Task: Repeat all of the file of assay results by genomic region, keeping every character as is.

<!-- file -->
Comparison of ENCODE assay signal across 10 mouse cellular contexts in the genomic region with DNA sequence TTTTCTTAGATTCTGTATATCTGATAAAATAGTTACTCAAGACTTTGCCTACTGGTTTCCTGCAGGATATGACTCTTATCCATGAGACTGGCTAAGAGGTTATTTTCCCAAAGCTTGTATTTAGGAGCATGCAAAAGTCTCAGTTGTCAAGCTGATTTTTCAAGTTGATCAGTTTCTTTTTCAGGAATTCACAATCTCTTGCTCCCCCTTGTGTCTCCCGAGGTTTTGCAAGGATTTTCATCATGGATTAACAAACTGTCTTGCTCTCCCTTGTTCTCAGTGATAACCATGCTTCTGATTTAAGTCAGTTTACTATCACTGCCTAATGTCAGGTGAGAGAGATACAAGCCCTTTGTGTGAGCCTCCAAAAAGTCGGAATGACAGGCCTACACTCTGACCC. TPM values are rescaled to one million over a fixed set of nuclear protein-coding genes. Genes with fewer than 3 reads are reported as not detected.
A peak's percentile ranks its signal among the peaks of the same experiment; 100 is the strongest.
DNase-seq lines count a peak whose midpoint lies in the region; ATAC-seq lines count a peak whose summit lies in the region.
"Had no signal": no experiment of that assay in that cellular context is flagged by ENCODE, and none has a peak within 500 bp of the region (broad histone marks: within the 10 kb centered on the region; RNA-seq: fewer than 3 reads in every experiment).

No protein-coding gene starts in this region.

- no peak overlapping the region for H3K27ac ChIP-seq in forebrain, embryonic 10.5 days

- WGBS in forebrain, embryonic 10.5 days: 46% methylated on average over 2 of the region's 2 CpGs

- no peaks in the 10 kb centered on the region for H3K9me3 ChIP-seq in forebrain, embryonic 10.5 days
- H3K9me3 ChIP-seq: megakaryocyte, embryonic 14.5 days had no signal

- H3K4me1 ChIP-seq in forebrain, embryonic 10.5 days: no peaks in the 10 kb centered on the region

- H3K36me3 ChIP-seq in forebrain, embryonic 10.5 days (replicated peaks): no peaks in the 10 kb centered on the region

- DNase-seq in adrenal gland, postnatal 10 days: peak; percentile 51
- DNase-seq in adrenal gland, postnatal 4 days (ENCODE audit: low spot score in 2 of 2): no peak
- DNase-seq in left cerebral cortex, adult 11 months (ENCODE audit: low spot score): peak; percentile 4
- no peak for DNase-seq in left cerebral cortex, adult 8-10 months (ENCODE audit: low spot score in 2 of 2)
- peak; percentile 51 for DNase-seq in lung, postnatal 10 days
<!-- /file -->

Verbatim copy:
Comparison of ENCODE assay signal across 10 mouse cellular contexts in the genomic region with DNA sequence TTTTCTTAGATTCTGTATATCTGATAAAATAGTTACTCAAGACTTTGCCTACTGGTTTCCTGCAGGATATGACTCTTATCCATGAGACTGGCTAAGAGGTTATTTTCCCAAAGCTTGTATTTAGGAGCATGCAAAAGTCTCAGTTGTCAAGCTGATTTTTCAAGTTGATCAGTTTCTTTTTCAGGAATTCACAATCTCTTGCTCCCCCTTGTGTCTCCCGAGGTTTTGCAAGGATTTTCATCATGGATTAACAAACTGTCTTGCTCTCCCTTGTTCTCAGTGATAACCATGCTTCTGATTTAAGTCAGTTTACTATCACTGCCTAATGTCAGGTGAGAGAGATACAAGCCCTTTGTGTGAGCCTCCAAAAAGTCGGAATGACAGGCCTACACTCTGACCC. TPM values are rescaled to one million over a fixed set of nuclear protein-coding genes. Genes with fewer than 3 reads are reported as not detected.
A peak's percentile ranks its signal among the peaks of the same experiment; 100 is the strongest.
DNase-seq lines count a peak whose midpoint lies in the region; ATAC-seq lines count a peak whose summit lies in the region.
"Had no signal": no experiment of that assay in that cellular context is flagged by ENCODE, and none has a peak within 500 bp of the region (broad histone marks: within the 10 kb centered on the region; RNA-seq: fewer than 3 reads in every experiment).

No protein-coding gene starts in this region.

- no peak overlapping the region for H3K27ac ChIP-seq in forebrain, embryonic 10.5 days

- WGBS in forebrain, embryonic 10.5 days: 46% methylated on average over 2 of the region's 2 CpGs

- no peaks in the 10 kb centered on the region for H3K9me3 ChIP-seq in forebrain, embryonic 10.5 days
- H3K9me3 ChIP-seq: megakaryocyte, embryonic 14.5 days had no signal

- H3K4me1 ChIP-seq in forebrain, embryonic 10.5 days: no peaks in the 10 kb centered on the region

- H3K36me3 ChIP-seq in forebrain, embryonic 10.5 days (replicated peaks): no peaks in the 10 kb centered on the region

- DNase-seq in adrenal gland, postnatal 10 days: peak; percentile 51
- DNase-seq in adrenal gland, postnatal 4 days (ENCODE audit: low spot score in 2 of 2): no peak
- DNase-seq in left cerebral cortex, adult 11 months (ENCODE audit: low spot score): peak; percentile 4
- no peak for DNase-seq in left cerebral cortex, adult 8-10 months (ENCODE audit: low spot score in 2 of 2)
- peak; percentile 51 for DNase-seq in lung, postnatal 10 days